Upgrading schools and improving student
Students in Australia have faced years of disruptions
to schooling due to COVID-19, fires and floods, which have significantly
impacted their wellbeing. In its interim report,
the Productivity Commission emphasised the importance of student wellbeing as an
important outcome of schooling as well as it being a vehicle to achieve
improved learning outcomes (p. 103).
The October 2022–23 Budget delivers funding for school
infrastructure and for student wellbeing initiatives.
Schools Upgrade Fund
Currently, the Australian Government provides capital
funding to block
grant authorities for non-government schools through the Capital
Grants Program under subsection 67(2) of the Australian Education
Act 2013, with the amount available worked out via provisions in the Australian Education
Regulation 2013 (the Regulation). Using the Regulation’s indexation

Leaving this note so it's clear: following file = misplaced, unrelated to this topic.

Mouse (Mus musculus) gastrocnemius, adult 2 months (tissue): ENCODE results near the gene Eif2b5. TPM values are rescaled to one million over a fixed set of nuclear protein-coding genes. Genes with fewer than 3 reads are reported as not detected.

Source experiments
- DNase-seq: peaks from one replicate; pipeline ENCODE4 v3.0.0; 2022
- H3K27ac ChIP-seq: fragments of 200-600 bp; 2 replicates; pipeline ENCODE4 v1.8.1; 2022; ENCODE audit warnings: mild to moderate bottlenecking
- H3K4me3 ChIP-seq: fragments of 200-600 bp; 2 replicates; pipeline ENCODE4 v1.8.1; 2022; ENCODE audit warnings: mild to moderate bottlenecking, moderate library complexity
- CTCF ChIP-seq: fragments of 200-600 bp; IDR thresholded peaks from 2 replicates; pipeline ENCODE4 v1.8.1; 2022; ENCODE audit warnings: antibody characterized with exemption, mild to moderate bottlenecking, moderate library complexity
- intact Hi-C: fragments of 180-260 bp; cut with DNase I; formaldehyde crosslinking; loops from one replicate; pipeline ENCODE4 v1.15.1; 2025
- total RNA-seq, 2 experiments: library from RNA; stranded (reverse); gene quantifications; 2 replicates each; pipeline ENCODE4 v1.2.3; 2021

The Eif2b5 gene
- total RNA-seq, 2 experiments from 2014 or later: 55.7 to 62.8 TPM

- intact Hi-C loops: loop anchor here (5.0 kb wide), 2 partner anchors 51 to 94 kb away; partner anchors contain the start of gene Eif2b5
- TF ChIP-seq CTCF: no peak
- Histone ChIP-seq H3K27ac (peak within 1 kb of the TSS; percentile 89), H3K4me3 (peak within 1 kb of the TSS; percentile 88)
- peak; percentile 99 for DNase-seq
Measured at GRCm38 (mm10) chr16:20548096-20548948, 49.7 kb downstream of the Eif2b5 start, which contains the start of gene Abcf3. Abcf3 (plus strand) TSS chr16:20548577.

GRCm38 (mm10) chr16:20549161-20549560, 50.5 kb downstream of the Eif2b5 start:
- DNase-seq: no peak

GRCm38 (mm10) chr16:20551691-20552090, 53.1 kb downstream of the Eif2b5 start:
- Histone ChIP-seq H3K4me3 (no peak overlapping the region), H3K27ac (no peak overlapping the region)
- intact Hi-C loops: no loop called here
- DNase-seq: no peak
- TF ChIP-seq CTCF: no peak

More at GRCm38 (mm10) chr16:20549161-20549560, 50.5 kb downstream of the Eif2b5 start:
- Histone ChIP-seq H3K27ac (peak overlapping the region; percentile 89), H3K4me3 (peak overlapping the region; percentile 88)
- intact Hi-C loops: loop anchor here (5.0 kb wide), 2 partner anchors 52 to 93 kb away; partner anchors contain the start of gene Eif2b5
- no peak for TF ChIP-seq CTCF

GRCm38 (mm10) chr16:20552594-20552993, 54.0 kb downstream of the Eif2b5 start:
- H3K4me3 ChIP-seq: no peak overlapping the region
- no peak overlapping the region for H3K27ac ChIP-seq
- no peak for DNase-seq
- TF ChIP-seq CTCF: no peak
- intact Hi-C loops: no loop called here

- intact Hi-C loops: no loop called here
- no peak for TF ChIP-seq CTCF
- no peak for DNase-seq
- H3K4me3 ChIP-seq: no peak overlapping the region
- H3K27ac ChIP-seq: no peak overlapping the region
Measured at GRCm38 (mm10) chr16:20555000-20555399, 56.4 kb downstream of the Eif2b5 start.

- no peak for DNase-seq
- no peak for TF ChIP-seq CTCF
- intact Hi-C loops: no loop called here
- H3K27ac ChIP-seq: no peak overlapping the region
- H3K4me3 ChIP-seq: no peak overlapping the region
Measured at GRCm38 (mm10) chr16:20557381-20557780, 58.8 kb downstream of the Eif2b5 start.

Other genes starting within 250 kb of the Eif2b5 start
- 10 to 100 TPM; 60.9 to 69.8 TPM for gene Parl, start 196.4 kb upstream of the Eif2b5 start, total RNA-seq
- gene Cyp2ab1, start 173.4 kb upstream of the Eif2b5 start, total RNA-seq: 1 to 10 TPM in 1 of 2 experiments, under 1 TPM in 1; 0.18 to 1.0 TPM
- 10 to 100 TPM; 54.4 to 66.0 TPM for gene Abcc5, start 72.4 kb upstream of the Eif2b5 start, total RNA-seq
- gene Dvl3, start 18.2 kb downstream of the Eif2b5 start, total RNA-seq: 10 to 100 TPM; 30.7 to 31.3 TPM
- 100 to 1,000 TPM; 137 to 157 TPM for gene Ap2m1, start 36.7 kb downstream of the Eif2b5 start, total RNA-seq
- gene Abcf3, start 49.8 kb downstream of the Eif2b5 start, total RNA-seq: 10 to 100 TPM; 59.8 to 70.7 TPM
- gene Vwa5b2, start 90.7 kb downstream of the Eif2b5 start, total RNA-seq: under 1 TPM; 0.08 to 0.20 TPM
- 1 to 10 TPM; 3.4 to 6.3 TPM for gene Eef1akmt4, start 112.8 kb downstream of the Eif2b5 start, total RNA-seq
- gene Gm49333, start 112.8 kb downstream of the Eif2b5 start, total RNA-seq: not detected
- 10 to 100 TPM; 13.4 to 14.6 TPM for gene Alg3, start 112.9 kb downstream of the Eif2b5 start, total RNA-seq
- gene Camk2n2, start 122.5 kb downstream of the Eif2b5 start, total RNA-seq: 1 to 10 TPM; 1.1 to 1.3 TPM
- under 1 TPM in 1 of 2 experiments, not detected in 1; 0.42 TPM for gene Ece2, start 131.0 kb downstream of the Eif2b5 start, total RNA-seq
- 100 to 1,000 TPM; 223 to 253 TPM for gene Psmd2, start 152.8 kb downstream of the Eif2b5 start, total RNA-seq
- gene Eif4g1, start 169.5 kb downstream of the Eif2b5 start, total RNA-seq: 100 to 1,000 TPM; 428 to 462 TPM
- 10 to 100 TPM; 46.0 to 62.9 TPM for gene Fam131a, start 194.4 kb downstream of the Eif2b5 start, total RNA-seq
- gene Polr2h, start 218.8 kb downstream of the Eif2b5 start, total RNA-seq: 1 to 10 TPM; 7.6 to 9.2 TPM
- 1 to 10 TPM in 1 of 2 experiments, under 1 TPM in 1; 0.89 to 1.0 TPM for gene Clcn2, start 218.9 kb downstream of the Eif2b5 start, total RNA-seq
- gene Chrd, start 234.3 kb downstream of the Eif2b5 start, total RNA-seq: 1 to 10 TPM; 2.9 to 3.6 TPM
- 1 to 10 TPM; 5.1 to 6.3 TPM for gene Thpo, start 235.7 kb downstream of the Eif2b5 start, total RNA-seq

percentage for 2022, $194.5 million is allocated
to block grant authorities, an increase of $15.6 million from 2021 (p. 2).
The Schools Upgrade Fund will provide $270.8 million
over 2 years from 2022–23 to support capital works projects for schools. It
will be delivered as grants over 2 rounds in 2022 and 2023 (Budget
paper no. 2, p. 94).
Under Round 1 in 2022, the Australian Government will
provide $50.0 million to states and territories. Grants will be open to
all schools ‘to help improve ventilation and air quality and make small scale
improvements such as upgrading computing equipment and school facilities, as
well as targeted grants for schools identified with priority needs’ (Federal
financial relations: budget paper no. 3: October 2022–23, p. 41).
In 2023, Round 2 will provide $215.0 million to states and
territories for grants for government schools. Grants will be available for
major works, such as new classrooms, buildings or other major refurbishments
and upgrades. Allocations will be made in consultation with state and territory